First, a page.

Okay. I will give it a try. By the way, the car is running rich, you can smell it. The spark plugs are new. Someone mentioned to replace the plug wires saying that the spark plugs could be flooded with gas and causes the stall. Does this make any sense? Also, does the cat coverter make any sense? Thank you.
If the catalytic converter isn't working properly then the raw gas that it usually burns off could be passing through the exhaust and out the tail pipe. To smell it means a significant amount of fuel isn't being burnt which could lead belief to a misfire. Does it smell like gas when you first start it up, all the time, or whenever it dies? A constant misfire will cause the converter to overheat and melt which is why when an OBD 2 vehicle misfires the check engine light flashes. But at the same time a clogged cat would show issues like it hits a certain speed and the engine losses acceleration and flooring the gas would make it sputter. Is the check engine light on while its running?
i'm wondering if your ignition module & coils are bad.. you have raw gas smell and it seems to die when hot. might be time to replace it; how old is the part? does it idle rough(shakey)? i too would go with checking out why it misfires.
Espresso, the same exact thing has happened to me. It was the crankshaft sensor. The mechanic said it was made of plastic and when it heated up it would quit working, after it cooled down the car would work again for a short time, until the sensor got too hot again. I've not had this issue since replacing the crankshaft sensor. Hope this helps.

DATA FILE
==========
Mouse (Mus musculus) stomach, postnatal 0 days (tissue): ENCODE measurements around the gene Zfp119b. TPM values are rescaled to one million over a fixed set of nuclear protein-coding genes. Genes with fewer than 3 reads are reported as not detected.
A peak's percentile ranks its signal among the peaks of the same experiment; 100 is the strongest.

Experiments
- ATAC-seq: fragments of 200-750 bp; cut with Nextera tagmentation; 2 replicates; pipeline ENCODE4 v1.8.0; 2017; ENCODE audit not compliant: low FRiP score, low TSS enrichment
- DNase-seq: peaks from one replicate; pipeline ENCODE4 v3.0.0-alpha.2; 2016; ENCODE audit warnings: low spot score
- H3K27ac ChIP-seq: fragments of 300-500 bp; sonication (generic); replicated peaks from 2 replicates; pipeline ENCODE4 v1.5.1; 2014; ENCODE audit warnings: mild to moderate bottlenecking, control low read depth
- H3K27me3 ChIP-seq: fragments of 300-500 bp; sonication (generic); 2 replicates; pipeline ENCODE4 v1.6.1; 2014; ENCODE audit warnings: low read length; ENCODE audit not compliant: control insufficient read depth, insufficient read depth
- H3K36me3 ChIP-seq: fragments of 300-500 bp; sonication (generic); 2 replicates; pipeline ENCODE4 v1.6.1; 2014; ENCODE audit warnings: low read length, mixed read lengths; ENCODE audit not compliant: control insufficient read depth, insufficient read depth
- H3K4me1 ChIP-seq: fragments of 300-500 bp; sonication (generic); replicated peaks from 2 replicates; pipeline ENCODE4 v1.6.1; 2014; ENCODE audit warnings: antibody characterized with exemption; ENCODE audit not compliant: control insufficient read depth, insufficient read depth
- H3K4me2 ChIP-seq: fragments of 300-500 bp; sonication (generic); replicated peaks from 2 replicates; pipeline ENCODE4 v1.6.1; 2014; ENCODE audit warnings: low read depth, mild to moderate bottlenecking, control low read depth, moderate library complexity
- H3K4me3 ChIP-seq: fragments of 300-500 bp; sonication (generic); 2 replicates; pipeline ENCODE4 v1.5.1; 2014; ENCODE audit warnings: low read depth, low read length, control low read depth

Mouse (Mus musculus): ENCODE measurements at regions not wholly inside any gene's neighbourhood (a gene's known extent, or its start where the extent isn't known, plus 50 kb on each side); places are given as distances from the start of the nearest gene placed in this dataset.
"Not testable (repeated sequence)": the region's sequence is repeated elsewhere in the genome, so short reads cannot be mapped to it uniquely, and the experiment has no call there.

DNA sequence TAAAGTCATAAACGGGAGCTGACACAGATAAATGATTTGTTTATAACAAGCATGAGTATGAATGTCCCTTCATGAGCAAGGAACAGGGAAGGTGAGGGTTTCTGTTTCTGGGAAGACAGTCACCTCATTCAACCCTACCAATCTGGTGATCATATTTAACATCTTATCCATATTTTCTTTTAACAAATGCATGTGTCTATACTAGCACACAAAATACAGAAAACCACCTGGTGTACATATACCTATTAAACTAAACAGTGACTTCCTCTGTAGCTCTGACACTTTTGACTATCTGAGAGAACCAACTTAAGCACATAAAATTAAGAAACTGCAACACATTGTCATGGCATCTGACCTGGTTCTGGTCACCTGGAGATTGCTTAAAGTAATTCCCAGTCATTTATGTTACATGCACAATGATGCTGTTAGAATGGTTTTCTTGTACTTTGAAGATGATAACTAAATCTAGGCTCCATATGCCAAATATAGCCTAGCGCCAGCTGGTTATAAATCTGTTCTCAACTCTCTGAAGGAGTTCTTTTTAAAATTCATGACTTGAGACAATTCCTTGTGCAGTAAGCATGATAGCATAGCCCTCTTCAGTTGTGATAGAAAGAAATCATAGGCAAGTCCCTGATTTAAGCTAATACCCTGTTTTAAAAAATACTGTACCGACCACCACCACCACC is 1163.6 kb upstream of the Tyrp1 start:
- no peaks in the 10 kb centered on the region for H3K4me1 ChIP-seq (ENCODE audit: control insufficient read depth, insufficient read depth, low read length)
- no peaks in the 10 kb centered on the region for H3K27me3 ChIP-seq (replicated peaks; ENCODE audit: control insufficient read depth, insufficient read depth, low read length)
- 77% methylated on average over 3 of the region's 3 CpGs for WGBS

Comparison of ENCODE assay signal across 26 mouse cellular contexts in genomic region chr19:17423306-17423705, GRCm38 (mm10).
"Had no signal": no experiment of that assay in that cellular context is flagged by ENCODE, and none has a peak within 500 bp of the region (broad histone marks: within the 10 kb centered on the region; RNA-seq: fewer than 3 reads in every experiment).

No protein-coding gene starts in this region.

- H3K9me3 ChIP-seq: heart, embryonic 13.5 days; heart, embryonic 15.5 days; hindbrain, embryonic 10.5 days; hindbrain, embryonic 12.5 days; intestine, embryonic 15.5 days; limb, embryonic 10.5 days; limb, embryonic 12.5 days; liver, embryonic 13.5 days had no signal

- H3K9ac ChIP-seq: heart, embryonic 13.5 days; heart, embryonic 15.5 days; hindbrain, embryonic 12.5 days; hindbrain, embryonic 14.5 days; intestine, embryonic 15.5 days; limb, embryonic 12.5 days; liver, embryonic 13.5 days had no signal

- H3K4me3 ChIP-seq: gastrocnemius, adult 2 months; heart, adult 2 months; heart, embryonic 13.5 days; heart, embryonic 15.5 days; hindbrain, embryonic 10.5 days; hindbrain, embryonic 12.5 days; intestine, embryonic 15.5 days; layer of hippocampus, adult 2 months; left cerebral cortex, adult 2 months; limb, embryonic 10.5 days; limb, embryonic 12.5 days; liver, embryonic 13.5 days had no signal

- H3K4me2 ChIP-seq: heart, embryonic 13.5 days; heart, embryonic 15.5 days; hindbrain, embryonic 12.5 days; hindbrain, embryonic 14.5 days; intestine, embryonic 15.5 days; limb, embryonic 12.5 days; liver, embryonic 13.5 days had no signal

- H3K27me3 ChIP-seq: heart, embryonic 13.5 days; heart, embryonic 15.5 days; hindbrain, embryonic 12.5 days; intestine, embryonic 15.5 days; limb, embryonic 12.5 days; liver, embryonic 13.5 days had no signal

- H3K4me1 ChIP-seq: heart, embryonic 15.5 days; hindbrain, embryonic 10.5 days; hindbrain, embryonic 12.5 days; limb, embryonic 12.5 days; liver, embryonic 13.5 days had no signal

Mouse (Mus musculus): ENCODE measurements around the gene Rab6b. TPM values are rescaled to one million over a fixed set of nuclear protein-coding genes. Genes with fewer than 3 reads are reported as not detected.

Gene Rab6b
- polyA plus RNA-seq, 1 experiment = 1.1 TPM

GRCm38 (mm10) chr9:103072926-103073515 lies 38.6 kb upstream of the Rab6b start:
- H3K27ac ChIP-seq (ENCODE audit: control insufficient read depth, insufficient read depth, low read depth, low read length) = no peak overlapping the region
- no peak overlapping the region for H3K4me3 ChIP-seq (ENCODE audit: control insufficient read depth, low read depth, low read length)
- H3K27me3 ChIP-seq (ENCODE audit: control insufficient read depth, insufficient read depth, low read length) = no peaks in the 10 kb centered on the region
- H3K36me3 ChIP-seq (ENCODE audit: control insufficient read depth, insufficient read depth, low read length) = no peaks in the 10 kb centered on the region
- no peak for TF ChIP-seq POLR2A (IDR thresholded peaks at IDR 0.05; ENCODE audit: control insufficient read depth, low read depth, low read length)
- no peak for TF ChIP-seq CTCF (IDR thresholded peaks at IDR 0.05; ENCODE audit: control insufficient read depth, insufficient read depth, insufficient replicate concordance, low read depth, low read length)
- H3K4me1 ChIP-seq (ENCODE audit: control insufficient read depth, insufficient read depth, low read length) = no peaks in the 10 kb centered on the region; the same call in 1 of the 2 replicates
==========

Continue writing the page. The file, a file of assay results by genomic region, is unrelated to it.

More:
Wow Espresso.. As you talk the more symptoms we find out.. The fuel smell you are getting is excess fuel.. Flooding the spark plugs with fuel will cause the car to stall and after a while the fuel evaporates and allows the car to restart.. Now why are you getting too much fuel.. Could be something as simple as overgapped or bad spark plugs. Could also be as others have mentioned ignition module, coil packs or the crankshaft sensor. All of them would do it. It is still safe to rule out the catalytic converter (in my opinion); I honestly do not think it is your problem. Due to the age of the car, I would personally lean towards a vacuum leak. GM used a vacuum assisted fuel pressure regulator and a leak will cause excess fuel into the injectors flooding the cylinders.. I have personally had this happen to me on my Bonneville I owned in high school. Mine was more dramatic though as I had a large vacuum line break. I am assuming you most likely have a small vacuum line that has cracked. I would inspect the lines around the fuel pressure regulator closely as they most commonly break there.
ok mine is a 2000 and its doin the same thing
Andyl if you start your own question way more people will be able to see it.
I had similar problem and researched with dozens of wrong answers. My 98 buick (and similar on other Buicks) runs with a 12 pin main electrical connector that from the front left side of the vehicle under the hood up from the engine and toward the front side of Coils. One of those 12 pins provides all electircal feed to the auto. If that pin on the main connector gets carroded, it cuts of power to the vehicle and it will dead stop running (same as if power cut off to battery). I had a friend who examined the connector - found the main electrical pin and cleaned it with a tooth brush and a small screw driver. Prior to that, my car was dying out of nowhere after I'd been driving a while. The first time he cleaned it, I ran about 2-3 weeks with no problem and then died again. He recleaned the main electrical pin connector on that main connector to the coils and has corrected issue.